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Dual jeopardy or double pride? Disability, difference, diversity and the gentle art of handicapping

Mark RD Johnson MA PhD Dip HE (Warwick)1* and Paula McGee PhD RN RNT MA BA Cert Ed2

Editor, Diversity and Equality in Health and Care; Professor of Diversity in Health and Social Care, Mary Seacole Research Centre, De Montfort University, Leicester, UK

Editor, Diversity and Equality in Health and Care; Professor of Nursing, Faculty of Health, Birmingham City University, Birmingham, UK

Visit for more related articles at Diversity & Equality in Health and Care

This summer the Olympics, and to an even greater extent the Paralympics, celebrated diversity and equality in new ways that gripped the world. They were the first Olympics to which every participating country sent women athletes as well as men, and the first in which people usually labelled as ‘disabled’ demonstrated their ability to compete against their apparently ‘able-bodied’ peers. These games have certainly shown us that exceptional people come in all sizes and shapes, and transcend their hidden differences, including blind footballers and ‘intellectually disabled’ swimmers.Oscar Pistorius, a double amputee, may not have won his races in the ‘main’ Olympics, but his admirable persistence in pursuing his dream of competing has opened the doors between this competition and the Paralympics. Old notions of ‘disability’ have been challenged and consigned, we hope, to the scrapheap, as ‘disabled’ athletes revealed their abilities in the Paralympics with trial times equal to or better than those of their ‘able-bodied’ qualifying peers in a riveting series of events. This has led to some renewed debate about what actually constitutes ‘disability.’ Oscar Pistorius was first denied the opportunity to race in the Olympics because his legs had been amputated. Having proved that he could run as fast as men with two natural legs, he then had to contend with the bizarre argument that artificial limbs created an unfair advantage. Many would have given up, but eventually not only was he allowed to compete, but also, in doing so, he has changed a bit of the world for ever. At previous games no one could have imagined that athletes with ‘disabilities’ could or would ever take part, and at the moment many Paralympic athletes will have to continue to pursue their chosen sport following the complex series of provisions intended to ensure fairness. The challenges presented by each athlete’s body are unique, and trying to ensure some sort of parity between competitors can be difficult. Nevertheless, the achievement of Pistorius raises hope that, in sport at least, the long-established distinctions and inequalities between ‘us’ and ‘them’ are starting to erode.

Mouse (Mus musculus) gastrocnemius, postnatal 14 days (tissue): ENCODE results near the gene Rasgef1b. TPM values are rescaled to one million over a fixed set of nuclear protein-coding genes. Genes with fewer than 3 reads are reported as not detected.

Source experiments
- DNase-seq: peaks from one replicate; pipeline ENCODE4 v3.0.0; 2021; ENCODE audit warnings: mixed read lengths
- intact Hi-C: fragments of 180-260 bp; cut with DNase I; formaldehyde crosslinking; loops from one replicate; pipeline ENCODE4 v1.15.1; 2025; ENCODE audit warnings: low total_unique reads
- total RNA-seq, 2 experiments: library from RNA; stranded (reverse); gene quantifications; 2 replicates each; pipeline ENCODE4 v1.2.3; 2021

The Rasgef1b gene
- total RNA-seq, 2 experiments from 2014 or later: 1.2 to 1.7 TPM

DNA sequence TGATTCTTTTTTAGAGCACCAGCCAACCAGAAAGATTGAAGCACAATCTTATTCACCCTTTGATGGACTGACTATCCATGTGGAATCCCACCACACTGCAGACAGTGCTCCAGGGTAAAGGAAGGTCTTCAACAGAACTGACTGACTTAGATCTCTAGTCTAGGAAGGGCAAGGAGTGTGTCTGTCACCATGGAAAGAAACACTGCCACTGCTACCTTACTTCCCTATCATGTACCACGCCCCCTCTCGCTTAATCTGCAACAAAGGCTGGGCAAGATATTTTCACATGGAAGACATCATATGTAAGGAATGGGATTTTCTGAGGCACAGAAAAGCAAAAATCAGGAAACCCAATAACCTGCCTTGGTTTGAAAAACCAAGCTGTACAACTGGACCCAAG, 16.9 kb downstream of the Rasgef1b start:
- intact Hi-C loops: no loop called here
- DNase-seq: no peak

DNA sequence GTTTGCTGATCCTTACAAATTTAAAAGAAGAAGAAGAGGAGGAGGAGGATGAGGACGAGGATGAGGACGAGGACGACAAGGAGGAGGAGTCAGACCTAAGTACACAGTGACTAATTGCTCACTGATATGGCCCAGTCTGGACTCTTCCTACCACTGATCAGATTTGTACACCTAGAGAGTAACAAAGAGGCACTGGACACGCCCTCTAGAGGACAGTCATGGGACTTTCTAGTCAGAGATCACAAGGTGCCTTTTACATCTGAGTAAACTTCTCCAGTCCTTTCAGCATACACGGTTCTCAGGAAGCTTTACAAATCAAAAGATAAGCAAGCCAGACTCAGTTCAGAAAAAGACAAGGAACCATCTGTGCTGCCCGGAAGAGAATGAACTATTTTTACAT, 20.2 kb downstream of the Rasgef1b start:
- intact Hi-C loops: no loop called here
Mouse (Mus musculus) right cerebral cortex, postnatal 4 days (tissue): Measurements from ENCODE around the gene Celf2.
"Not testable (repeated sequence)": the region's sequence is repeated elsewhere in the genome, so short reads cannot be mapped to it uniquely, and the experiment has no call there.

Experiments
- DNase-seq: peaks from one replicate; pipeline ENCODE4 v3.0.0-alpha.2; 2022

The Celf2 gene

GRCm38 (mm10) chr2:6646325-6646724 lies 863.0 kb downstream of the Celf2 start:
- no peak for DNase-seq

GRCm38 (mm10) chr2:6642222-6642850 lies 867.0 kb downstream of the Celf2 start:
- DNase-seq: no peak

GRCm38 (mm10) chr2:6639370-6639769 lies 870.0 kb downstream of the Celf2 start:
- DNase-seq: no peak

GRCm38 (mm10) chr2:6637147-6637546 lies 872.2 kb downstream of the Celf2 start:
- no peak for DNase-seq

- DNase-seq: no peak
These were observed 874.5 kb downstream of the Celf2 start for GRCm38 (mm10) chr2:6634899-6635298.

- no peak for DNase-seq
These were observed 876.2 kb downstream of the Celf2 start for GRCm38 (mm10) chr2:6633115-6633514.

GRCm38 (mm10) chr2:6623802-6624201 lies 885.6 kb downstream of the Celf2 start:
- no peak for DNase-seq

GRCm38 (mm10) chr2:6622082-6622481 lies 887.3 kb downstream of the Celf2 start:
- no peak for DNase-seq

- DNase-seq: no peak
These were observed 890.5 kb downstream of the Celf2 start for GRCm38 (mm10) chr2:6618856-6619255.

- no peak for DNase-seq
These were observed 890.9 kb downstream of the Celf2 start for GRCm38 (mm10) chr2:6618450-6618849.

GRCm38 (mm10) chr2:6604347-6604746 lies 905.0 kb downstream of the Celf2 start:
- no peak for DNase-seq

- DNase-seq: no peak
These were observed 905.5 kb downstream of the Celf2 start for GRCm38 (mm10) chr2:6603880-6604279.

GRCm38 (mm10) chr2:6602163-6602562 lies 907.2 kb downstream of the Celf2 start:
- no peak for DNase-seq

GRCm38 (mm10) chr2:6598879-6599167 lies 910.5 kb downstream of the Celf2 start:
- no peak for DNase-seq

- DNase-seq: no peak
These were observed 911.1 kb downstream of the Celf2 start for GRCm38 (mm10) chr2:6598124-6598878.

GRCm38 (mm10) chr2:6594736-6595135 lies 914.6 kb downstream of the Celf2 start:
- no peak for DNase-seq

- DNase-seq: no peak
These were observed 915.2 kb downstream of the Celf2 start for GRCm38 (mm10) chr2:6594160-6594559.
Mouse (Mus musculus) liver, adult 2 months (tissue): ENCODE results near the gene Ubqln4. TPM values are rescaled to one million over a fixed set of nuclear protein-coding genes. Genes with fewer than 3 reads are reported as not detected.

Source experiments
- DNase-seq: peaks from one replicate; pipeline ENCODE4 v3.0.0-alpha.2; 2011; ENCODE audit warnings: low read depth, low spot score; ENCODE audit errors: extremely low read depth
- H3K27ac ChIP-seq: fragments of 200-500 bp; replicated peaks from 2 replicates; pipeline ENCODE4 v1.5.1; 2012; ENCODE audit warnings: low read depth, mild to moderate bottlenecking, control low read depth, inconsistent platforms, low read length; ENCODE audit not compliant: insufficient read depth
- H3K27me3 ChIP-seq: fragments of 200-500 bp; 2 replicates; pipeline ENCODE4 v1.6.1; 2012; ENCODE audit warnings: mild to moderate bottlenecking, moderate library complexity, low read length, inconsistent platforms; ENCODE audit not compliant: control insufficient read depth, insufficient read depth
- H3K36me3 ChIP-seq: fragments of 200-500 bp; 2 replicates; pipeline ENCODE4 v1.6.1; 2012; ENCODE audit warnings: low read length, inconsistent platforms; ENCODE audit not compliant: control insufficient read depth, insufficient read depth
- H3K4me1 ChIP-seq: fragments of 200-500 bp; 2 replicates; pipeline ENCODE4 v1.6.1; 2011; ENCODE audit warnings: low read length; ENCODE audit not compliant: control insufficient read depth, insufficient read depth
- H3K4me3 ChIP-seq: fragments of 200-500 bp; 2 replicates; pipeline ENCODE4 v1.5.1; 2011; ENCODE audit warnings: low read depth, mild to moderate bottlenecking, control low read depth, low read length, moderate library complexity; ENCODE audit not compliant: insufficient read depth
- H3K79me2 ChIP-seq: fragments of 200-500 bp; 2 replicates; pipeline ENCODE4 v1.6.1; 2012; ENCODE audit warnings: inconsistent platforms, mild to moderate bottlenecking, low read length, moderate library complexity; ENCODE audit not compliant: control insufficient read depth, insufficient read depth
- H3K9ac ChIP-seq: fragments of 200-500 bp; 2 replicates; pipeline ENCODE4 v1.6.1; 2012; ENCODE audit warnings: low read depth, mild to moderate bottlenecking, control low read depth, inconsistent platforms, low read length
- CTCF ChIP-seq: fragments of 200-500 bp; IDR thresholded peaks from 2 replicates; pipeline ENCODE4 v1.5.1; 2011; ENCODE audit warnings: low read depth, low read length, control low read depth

Sadly, other forms of difference and inequality continue to give cause for concern. Several Olympic/ Paralympic winners had to convince the Borders Agency (UKBA) that they were bona fide competitors before they were allowed to enter the UK, and to return home as heroes. No doubt individual UKBA staff did not intend to offend or create uncalled for difficulties. Nevertheless, institutional barriers (and, indeed, organisational cultural incompetence) in all sectors continue to underpin the multiple ways in which discrimination occurs and people are disadvantaged. Sexuality and sexual orientation are other diversity strands which provide particular examples of the ways in which these processes occur. Even under enlightened regimes, knowledge and understanding of sexual differences is sparse. Those born with indeterminate or uncertain sexuality, who do not fit neatly into the categories of male or female, are poorly understood by most of the population. In some instances the differences are easily discernible, but in others differences may only come to light as the individual matures and realises that their body is not as it should be for them to express their sexual self. We begin this issue with a guest editorial by Katherine Johnson and Kath Browne, who have researched the experience of transexuality and argue that our systems are pervaded by an ‘embedded heterosexism’ (Johnson and Browne, 2012). However, we need to go further in unpacking and specifying the details and dimensions of gender non-conformity (as we also have to examine shades of, and internal discrimination between, the various categories of ethnicity and disability).